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Journal Article

Precipitation onset as the temporal reference in convective self-organization


Moseley,  Christopher
Climate Modelling, The Atmosphere in the Earth System, MPI for Meteorology, Max Planck Society;

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Haerter, J., Berg, P., & Moseley, C. (2017). Precipitation onset as the temporal reference in convective self-organization. Geophysical Research Letters, 44, 6450 -6459. doi:10.1002/2017GL073342.

Cite as: https://hdl.handle.net/11858/00-001M-0000-002D-9046-0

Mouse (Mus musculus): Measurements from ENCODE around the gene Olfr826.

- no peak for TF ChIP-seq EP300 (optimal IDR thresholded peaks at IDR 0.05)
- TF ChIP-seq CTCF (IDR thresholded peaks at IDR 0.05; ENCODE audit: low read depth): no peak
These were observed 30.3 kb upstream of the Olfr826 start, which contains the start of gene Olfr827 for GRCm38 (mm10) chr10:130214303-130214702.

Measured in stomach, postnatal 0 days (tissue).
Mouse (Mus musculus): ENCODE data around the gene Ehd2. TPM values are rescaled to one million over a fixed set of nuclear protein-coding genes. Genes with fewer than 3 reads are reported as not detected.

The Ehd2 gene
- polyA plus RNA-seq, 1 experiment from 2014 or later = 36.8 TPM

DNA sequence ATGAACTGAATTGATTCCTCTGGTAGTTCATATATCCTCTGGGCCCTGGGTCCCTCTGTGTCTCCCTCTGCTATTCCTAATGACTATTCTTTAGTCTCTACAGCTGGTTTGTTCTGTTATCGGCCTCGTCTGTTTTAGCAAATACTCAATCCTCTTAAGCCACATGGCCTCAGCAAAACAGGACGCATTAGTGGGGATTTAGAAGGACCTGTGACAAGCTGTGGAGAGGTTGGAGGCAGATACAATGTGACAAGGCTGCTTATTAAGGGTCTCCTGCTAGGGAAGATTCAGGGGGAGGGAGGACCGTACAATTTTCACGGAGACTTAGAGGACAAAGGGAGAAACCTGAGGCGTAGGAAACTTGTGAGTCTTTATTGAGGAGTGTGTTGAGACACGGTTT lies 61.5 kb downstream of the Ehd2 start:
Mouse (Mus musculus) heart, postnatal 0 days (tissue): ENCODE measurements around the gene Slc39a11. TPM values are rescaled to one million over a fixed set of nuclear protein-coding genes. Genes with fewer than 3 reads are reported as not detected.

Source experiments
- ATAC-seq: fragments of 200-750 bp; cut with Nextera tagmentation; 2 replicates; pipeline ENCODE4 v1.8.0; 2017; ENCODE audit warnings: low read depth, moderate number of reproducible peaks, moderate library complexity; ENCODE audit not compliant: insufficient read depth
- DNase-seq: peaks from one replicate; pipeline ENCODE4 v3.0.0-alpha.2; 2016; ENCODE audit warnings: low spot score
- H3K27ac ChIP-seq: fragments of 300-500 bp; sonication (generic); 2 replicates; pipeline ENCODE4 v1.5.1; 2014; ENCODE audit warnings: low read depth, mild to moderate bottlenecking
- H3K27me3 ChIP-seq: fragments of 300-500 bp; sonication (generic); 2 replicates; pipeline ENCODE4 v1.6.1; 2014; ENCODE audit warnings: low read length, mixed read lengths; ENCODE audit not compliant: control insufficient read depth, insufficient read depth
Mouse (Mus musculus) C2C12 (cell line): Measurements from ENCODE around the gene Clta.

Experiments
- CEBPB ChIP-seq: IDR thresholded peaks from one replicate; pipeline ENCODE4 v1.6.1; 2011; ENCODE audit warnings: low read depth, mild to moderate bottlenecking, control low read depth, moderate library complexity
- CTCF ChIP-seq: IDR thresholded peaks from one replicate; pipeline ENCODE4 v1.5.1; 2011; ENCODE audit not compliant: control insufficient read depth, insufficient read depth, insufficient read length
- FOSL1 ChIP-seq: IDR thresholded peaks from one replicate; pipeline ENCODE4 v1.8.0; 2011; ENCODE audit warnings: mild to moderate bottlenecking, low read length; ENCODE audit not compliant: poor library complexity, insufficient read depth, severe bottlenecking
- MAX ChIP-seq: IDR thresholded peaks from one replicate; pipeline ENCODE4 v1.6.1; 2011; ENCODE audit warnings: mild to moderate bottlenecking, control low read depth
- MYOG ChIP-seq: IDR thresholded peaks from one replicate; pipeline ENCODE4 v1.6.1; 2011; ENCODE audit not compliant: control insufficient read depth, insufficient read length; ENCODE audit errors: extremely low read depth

In a dry convective boundary layer, convective patterns of typical scales spontaneously develop, qualitatively similar to those in a fluid which is placed between two horizontal plates and sufficiently heated from below. As soon as precipitating cumulus clouds form, this pattern is disturbed and a transition to a different state occurs. Here we use idealized large-eddy simulations to explore how the horizontal scale of convection is modified during this transition in the course of a diurnal cycle. Before onset of precipitation, cells with relatively constant diameter self-organize, with diameters roughly on the scale of the atmospheric boundary layer height. We find that the onset of precipitation then signals an approximately linear increase in horizontal scale with time. For our transient simulations, this scale increase progresses at a speed which is relatively insensitive to modifications in mean surface temperature, modifications in the rate at which surface temperature changes, or the initial lapse rate. When exploring the strength of the spatial correlations, we find that precipitation onset causes a sudden disruption of order and a subsequent decline of organization-until precipitation eventually ceases. We discuss possible implications for the development of extreme precipitation events. ©2017. American Geophysical Union.